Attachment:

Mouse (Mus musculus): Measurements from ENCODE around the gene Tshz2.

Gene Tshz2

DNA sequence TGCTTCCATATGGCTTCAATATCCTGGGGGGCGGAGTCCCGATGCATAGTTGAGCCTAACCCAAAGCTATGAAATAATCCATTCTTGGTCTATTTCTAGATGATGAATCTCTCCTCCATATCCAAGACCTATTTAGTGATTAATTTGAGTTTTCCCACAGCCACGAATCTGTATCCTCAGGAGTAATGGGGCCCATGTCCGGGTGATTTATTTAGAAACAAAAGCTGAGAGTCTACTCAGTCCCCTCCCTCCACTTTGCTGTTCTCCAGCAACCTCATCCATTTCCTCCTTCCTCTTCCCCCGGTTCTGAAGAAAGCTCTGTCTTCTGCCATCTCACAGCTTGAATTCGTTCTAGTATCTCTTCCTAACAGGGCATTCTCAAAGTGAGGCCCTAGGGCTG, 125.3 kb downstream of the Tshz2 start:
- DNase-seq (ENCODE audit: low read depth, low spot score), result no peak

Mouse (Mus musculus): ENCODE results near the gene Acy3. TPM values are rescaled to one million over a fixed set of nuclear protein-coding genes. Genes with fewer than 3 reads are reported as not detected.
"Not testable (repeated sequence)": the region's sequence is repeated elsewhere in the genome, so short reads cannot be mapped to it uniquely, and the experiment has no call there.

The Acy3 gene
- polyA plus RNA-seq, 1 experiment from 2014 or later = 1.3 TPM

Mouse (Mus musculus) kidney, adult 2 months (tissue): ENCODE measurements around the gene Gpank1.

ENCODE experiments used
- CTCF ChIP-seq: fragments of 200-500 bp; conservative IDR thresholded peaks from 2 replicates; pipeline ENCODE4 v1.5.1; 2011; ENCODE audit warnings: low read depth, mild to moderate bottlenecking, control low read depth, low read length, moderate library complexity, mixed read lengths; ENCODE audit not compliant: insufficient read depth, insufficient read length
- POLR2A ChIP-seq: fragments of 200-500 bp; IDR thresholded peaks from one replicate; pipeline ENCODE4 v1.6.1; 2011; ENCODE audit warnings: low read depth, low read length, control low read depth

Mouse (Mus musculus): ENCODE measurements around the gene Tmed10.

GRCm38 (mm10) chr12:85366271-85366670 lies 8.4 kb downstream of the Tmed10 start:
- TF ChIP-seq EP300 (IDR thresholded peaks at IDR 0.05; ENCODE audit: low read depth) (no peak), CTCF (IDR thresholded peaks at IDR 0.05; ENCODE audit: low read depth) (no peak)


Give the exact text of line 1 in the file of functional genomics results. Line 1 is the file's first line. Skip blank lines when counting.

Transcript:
Mouse (Mus musculus): Measurements from ENCODE around the gene Tshz2.